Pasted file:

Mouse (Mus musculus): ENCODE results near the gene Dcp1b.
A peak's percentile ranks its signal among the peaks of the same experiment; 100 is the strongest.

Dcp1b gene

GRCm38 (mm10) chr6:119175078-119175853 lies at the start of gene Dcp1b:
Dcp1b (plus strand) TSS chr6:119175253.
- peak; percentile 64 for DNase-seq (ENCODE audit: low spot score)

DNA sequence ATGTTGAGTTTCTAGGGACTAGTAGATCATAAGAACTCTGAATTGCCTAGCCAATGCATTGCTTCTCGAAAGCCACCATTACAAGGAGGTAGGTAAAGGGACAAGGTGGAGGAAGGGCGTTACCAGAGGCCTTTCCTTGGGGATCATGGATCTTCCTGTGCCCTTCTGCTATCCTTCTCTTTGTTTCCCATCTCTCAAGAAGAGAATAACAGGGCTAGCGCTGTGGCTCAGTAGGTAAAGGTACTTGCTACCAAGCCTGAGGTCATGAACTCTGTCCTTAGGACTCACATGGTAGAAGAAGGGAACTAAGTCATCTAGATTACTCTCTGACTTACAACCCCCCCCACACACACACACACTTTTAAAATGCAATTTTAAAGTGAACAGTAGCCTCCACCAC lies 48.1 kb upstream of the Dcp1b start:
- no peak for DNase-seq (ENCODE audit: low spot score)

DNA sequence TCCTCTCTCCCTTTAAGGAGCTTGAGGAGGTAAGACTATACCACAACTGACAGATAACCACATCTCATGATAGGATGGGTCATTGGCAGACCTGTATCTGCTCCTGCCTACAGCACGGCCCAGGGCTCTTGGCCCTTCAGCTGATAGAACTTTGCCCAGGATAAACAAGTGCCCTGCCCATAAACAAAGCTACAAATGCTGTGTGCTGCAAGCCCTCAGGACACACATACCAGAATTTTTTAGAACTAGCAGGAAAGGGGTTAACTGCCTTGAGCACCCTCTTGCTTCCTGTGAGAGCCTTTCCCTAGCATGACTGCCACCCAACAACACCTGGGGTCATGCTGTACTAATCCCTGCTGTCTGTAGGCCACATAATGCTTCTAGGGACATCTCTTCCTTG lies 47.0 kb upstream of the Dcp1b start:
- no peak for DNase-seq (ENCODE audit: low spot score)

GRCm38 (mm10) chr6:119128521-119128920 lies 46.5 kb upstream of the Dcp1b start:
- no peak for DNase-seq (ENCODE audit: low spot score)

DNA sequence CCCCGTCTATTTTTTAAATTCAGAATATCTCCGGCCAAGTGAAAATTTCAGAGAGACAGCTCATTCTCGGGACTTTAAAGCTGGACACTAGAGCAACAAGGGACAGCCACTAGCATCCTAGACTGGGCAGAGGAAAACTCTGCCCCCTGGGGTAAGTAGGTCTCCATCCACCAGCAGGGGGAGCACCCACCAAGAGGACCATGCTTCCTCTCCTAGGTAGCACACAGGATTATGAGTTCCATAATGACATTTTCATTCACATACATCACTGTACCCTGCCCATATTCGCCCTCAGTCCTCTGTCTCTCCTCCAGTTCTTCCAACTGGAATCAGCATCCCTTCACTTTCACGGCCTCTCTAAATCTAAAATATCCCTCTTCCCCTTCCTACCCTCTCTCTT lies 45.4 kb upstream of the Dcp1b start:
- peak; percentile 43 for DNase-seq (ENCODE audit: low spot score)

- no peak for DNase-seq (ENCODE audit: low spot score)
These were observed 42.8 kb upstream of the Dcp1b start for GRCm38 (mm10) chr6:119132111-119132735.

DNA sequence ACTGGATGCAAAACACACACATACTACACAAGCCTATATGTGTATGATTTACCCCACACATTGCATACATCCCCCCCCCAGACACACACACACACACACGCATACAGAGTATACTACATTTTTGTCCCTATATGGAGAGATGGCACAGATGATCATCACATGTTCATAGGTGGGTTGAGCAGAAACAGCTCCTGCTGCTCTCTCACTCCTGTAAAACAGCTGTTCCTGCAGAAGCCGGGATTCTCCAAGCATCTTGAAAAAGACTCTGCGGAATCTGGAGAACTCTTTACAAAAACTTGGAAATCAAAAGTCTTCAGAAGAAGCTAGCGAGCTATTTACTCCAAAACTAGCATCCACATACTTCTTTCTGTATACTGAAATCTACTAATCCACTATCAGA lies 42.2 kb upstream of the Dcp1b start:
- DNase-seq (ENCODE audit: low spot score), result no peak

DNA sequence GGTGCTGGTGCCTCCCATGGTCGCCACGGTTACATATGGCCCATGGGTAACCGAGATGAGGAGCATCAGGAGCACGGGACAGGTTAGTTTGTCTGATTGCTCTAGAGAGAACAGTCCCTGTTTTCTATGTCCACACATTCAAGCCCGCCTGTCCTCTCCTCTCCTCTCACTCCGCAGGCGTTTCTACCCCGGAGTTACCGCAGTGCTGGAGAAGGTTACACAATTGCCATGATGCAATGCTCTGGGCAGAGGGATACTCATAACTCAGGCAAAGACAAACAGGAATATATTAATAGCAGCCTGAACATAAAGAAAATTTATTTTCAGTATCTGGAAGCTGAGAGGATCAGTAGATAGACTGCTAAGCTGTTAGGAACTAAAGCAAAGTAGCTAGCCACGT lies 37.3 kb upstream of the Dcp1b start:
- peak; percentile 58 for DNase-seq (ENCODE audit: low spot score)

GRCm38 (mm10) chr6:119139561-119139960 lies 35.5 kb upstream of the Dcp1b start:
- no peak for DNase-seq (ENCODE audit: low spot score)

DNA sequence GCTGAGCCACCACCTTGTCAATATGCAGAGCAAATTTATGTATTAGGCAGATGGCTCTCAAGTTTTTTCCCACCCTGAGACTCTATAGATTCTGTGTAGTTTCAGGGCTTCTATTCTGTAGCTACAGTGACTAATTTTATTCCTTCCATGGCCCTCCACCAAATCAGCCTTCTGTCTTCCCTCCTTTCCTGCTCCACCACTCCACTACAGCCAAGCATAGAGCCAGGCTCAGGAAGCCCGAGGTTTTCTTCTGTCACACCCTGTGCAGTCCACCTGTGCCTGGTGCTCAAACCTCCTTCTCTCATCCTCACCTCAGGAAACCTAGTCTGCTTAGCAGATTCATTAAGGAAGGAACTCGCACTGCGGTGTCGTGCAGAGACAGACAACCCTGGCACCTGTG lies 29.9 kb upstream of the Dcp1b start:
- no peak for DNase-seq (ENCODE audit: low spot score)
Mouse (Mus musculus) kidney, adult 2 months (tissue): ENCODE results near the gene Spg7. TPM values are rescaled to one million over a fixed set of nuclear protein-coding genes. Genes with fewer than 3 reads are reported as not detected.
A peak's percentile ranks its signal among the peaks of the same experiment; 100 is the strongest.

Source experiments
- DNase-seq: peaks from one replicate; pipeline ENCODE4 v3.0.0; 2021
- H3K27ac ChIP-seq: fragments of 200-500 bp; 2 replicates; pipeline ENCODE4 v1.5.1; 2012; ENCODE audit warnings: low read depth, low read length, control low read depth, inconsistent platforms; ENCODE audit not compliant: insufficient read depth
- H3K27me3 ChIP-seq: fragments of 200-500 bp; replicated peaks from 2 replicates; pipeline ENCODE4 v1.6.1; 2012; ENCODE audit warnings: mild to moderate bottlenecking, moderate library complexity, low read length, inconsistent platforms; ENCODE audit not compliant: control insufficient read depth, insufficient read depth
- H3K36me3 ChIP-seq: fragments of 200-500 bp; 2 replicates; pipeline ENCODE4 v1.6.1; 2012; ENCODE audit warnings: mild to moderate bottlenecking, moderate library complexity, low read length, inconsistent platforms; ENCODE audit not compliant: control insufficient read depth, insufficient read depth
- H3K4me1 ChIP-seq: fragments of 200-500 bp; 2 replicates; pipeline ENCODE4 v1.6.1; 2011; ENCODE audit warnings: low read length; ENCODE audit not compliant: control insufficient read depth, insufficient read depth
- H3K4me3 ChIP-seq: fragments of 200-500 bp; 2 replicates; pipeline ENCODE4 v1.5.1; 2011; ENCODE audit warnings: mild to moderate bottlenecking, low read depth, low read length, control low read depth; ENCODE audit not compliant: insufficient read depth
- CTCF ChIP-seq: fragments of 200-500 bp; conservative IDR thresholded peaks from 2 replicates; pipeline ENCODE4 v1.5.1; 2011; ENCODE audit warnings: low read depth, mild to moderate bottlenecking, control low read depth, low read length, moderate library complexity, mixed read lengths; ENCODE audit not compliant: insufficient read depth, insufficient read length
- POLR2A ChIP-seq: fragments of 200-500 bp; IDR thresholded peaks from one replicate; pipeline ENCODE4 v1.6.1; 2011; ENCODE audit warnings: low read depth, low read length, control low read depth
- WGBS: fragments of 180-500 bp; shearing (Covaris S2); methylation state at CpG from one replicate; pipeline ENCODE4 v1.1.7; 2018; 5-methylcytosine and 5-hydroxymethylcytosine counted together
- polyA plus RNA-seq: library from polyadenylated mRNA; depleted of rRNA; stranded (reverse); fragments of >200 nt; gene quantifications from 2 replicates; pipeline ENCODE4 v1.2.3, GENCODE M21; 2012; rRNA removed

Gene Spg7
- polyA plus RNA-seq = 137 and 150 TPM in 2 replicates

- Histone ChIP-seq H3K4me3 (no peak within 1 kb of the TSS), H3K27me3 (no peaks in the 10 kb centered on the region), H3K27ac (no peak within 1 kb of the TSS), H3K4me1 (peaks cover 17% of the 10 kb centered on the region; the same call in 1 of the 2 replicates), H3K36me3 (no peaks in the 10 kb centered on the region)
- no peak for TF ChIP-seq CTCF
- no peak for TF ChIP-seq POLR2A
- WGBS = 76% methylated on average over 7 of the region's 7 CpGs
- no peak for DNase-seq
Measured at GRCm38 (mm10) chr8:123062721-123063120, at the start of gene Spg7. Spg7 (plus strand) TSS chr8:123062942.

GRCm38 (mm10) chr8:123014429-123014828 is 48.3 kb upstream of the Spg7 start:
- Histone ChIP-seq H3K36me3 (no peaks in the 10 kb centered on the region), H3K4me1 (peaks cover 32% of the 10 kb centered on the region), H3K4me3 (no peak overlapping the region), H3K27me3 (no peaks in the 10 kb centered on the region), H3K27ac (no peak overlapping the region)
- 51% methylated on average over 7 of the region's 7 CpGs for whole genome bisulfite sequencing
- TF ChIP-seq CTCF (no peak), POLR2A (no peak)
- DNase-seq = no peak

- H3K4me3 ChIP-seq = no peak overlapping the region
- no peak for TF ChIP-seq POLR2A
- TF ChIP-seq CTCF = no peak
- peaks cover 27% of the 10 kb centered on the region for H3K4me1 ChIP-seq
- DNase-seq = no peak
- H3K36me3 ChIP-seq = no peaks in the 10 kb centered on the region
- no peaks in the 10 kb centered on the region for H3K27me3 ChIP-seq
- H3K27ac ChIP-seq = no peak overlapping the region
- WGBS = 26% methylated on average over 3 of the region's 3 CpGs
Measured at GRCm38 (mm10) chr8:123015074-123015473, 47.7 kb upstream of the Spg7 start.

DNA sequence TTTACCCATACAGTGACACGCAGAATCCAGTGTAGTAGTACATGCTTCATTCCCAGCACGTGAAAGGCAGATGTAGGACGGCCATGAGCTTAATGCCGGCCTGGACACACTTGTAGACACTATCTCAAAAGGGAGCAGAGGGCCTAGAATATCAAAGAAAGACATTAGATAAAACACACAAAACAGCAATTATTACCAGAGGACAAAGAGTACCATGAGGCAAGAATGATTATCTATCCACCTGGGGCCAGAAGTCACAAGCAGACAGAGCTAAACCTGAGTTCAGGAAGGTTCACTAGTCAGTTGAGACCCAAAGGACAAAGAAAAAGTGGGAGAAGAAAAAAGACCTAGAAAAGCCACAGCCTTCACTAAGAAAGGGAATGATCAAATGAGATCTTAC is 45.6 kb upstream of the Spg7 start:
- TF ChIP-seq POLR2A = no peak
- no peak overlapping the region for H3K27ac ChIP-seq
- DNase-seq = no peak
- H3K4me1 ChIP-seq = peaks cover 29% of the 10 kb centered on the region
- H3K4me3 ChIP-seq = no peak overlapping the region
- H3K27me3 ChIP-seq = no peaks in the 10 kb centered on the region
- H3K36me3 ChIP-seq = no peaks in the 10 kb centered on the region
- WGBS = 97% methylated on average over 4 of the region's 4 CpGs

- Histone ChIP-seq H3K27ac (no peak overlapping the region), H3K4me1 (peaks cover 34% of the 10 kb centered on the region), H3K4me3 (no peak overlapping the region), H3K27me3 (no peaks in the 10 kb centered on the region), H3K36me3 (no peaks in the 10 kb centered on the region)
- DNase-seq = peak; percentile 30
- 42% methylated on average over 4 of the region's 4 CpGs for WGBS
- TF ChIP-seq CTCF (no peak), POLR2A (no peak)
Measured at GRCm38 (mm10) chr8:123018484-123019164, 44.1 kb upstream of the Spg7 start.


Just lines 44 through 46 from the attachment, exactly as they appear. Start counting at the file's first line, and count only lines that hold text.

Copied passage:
- no peak for DNase-seq
Measured at GRCm38 (mm10) chr8:123062721-123063120, at the start of gene Spg7. Spg7 (plus strand) TSS chr8:123062942.

GRCm38 (mm10) chr8:123014429-123014828 is 48.3 kb upstream of the Spg7 start: